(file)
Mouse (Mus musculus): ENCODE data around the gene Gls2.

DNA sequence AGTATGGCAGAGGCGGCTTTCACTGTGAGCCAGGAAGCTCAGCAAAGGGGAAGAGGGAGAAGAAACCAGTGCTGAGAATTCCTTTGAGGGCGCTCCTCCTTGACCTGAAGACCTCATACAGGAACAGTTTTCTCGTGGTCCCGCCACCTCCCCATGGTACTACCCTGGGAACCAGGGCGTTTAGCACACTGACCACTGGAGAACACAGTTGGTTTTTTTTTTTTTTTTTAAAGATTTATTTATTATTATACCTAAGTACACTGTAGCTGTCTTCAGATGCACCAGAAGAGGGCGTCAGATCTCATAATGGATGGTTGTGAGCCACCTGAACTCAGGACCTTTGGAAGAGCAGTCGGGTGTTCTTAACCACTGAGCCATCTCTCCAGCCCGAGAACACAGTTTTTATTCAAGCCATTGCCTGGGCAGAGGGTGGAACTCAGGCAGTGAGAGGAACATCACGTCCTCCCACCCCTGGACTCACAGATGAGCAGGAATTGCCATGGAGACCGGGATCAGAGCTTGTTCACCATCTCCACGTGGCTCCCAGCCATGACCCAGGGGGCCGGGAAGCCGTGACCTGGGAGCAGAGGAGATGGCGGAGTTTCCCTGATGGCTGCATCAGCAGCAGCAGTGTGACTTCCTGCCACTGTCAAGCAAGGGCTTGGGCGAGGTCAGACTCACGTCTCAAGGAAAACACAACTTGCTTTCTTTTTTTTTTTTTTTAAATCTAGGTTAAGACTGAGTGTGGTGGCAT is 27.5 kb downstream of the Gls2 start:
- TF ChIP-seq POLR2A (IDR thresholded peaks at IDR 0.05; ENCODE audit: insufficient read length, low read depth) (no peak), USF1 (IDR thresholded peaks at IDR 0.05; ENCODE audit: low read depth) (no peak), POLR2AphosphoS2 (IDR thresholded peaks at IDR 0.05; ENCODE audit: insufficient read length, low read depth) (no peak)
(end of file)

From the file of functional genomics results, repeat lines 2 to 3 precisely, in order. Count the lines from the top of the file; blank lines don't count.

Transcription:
DNA sequence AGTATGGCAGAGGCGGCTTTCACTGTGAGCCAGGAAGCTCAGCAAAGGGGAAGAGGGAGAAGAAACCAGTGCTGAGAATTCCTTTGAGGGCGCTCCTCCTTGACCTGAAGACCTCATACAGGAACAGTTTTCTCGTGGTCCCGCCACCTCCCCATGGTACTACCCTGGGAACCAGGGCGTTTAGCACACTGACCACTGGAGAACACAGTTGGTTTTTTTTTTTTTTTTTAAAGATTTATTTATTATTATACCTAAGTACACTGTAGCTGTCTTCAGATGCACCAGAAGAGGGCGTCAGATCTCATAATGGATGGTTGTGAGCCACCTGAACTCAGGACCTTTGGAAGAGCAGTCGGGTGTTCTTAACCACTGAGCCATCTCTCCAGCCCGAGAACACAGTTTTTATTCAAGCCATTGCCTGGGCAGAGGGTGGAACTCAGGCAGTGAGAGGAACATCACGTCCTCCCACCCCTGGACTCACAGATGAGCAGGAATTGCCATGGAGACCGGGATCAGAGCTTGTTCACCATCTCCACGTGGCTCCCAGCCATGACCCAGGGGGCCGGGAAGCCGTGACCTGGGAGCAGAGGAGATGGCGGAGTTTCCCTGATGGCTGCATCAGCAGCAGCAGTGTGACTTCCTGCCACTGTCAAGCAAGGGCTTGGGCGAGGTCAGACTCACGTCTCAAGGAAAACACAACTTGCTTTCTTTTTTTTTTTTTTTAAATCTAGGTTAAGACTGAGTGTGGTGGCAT is 27.5 kb downstream of the Gls2 start:
- TF ChIP-seq POLR2A (IDR thresholded peaks at IDR 0.05; ENCODE audit: insufficient read length, low read depth) (no peak), USF1 (IDR thresholded peaks at IDR 0.05; ENCODE audit: low read depth) (no peak), POLR2AphosphoS2 (IDR thresholded peaks at IDR 0.05; ENCODE audit: insufficient read length, low read depth) (no peak)